After one month in to the game, the nerves of your first OT job will settle. There’s a lot to be nervous about when starting your first job but give yourself credit because you know a lot!
You survived your Fieldwork and yet, there is more responsibility now that you have your first OT job. Here are NGOT’s guide of 6 awesome tips to help you crush your first month at your new job!
1) The studying isn’t over. Not even close
You have spent hours studying the Glasgow Coma Scale and you have memorized all the pediatric reflexes (though your heart is sent on geriatrics). You may have even used some NBCOT guides to get you there. Finally, you pass!
Then you’ll go to work the next day feeling like a million bucks until you silently and nervously laugh when you look at the new admit’s medical history/chart. It might as well be a foreign language. And you have no idea what their rehab potential could be. So, don’t be shy of Google or a dusty textbook, and keep reading to my second and third points.
Do No Harm. Quite simply if your gut feels funny, you should probably reevaluate your next choice. Whether it’s stepping out briefly to check if a patient is on NPO status. Or maybe grade an activity down until you feel confident enough that your patient won’t pass out while you readjust the O2!
You learn to ask questions during your Fieldwork, but let’s be real you will have days where you feel like a lost puppy even as a registered therapist. However, as long as you place your patient’s safety first, and actively seek mentorship, your future will shine brightly.
3) Senior therapists are your friends
And nurses. And social workers. And physicians. They want to see you succeed! (And so do other disciplines depending on your area of practice).
Well, most of them anyways…
The best part of any job is having other occupational therapists around so that you can humor them with your many questions a day.
The same holds true with the physical therapists and speech therapists. They are the “phone a friend” aspect of Who Wants to be a Millionaire for your first OT job. Only more reliable. Just remember. It’s an asset to be a new grad! Frankly, when you think about it, new grads have the most up to date research brewing in our brains.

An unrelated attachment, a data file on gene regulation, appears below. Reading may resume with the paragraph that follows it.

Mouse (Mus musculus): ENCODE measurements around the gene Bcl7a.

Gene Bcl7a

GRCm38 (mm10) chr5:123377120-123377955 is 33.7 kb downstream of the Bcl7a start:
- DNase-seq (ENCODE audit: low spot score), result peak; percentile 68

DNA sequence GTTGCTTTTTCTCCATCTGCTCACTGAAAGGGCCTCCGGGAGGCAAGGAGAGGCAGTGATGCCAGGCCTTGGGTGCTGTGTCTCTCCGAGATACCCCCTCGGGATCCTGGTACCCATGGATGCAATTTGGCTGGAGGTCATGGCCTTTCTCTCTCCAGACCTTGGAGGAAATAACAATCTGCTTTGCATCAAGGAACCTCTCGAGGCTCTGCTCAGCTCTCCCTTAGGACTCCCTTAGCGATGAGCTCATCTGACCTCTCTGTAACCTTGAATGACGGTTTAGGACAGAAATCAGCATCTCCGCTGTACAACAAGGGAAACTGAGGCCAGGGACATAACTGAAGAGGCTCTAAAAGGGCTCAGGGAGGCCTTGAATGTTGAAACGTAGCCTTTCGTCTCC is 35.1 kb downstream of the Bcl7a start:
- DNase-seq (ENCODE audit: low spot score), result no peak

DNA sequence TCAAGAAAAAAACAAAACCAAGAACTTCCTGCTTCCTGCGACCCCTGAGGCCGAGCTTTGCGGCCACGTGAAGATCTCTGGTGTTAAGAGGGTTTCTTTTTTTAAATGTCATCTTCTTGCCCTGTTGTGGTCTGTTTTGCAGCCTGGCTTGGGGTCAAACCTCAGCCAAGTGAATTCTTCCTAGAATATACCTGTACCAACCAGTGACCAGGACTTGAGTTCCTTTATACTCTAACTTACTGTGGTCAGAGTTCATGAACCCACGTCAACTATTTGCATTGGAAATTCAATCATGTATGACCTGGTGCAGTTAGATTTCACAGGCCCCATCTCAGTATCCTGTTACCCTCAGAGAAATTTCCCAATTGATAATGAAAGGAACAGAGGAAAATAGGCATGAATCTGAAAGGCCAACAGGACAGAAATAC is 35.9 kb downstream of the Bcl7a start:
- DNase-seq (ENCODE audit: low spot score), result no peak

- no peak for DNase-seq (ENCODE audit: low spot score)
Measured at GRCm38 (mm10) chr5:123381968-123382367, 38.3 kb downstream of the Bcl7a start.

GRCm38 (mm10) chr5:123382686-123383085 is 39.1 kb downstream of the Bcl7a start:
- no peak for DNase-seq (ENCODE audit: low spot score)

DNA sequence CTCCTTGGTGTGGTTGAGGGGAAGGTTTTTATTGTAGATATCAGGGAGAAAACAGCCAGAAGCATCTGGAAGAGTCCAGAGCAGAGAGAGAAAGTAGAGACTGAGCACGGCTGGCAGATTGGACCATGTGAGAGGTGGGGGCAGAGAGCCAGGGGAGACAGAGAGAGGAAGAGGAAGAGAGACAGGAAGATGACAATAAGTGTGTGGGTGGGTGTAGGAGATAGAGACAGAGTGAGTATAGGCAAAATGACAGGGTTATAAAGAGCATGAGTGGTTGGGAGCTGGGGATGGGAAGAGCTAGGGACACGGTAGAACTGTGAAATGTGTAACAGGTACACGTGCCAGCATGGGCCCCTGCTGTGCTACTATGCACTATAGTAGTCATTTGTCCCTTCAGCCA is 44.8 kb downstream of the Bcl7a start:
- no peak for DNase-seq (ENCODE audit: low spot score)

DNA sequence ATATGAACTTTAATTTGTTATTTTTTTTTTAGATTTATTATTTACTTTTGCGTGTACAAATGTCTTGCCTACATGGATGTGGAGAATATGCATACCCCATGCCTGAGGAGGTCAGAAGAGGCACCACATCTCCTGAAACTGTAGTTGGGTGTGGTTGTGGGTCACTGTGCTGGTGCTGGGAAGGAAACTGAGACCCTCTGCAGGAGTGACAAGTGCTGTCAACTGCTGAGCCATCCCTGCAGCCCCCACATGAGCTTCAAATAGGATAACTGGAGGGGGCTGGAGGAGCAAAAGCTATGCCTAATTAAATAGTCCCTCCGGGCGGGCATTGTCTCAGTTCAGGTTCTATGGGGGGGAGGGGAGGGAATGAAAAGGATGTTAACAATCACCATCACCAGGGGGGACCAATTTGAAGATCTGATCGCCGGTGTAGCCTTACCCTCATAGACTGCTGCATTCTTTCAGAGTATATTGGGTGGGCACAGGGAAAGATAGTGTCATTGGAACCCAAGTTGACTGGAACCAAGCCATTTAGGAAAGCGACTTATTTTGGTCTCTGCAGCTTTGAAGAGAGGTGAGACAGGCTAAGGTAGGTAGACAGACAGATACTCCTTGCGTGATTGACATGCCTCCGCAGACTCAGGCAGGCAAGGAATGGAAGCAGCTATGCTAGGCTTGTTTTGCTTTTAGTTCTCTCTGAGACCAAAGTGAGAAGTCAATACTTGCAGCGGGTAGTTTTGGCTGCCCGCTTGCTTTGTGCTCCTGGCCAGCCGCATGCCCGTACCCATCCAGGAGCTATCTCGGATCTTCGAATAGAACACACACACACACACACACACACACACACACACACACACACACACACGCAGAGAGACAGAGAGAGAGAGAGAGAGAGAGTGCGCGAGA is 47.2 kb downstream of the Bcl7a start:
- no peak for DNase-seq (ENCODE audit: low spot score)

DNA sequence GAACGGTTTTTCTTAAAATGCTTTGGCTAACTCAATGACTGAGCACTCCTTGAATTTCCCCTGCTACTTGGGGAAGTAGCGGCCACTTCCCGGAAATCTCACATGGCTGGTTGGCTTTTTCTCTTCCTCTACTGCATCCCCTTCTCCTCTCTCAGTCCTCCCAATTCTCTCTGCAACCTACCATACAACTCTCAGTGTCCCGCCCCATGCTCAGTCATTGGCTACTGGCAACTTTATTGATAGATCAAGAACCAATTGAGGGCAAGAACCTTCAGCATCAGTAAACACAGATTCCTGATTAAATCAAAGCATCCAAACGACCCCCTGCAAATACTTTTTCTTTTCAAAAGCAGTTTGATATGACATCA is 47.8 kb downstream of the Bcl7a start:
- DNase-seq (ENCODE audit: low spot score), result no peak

4) Your patients will question your credibility
This can occur in two primary scenarios.
Exhibit A: You’ve been working as a baby OT for over a month now and a handful patients and family members will ask you, “have you graduated from high school”?
Be kind. Be happy. Be grateful that in five years they might ask if you have graduated college yet!
Exhibit B: The physician writes a referral for occupational therapy. Except all it says is, “eval and treat”. And it certainly doesn’t explain to the patient all the awesome stuff we can do to help improve their functional independence!
Don’t be alarmed when a patient tells you he is not interested in getting help finding a job. Just be ready to have a stellar, client-centered answer in an effort to inform/educate your patient on what skilled OT services can offer him.
5) You feel what your patients feel
If your patients are sad, you’ll find yourself feeling down; nonetheless, build rapport and help them find the silver lining no matter their situation. Remind them to give grace to you as their therapist, but also to themselves on their journey. Encourage them to be their own advocate.
6) You must put your own self-care first
Taking consistent action to refill your energy, motivation, and purpose requires you to take responsibility for your personal mental and physical wellbeing. Life is a balance. And if you are lucky enough to get through OT school, you of all people must model and seek occupational balance.
This could be a post in itself, but to put it briefly ensure your wellbeing through tackling some of these activities:
- Define your purpose
- Create a list of STGs and a few LTGs (psi no need to write your personal goals in RUMBA or COAST format)
- Take time for personal growth and development
- Learn to say one word (Hint: opposite of yes)
- Exercise (Our job involves a pretty strong physical component whether you’re engaging in floor play or Max A transfers. Get those gains in!)
- Eat better and more consistently. After all, we are the masterminds behind the IADL task of meal prep/cleanup, right?!
- Sleep. This is one of our seven areas of occupation listed in our dear Practice Framework so let’s all hold each other accountable.
- Kill them with kindness ☺. Got a noncompliant patient, that’s okay! Smile and choose to revisit that patient later that day. Be empathetic and move on.